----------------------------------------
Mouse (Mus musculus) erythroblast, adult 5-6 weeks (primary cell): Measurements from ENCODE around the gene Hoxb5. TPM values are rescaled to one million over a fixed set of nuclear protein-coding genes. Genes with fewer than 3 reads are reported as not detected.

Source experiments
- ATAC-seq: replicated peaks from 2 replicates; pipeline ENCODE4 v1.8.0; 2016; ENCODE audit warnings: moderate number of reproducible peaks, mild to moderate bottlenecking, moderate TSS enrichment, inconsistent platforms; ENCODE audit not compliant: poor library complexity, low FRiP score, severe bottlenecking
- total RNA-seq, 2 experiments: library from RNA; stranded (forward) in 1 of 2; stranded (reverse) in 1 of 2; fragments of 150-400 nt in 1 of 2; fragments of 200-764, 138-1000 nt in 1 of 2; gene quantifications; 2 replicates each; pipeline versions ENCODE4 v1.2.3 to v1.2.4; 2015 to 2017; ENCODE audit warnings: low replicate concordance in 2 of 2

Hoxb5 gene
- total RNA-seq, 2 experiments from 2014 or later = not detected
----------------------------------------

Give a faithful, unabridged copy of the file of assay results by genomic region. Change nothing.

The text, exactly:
Mouse (Mus musculus) erythroblast, adult 5-6 weeks (primary cell): Measurements from ENCODE around the gene Hoxb5. TPM values are rescaled to one million over a fixed set of nuclear protein-coding genes. Genes with fewer than 3 reads are reported as not detected.

Source experiments
- ATAC-seq: replicated peaks from 2 replicates; pipeline ENCODE4 v1.8.0; 2016; ENCODE audit warnings: moderate number of reproducible peaks, mild to moderate bottlenecking, moderate TSS enrichment, inconsistent platforms; ENCODE audit not compliant: poor library complexity, low FRiP score, severe bottlenecking
- total RNA-seq, 2 experiments: library from RNA; stranded (forward) in 1 of 2; stranded (reverse) in 1 of 2; fragments of 150-400 nt in 1 of 2; fragments of 200-764, 138-1000 nt in 1 of 2; gene quantifications; 2 replicates each; pipeline versions ENCODE4 v1.2.3 to v1.2.4; 2015 to 2017; ENCODE audit warnings: low replicate concordance in 2 of 2

Hoxb5 gene
- total RNA-seq, 2 experiments from 2014 or later = not detected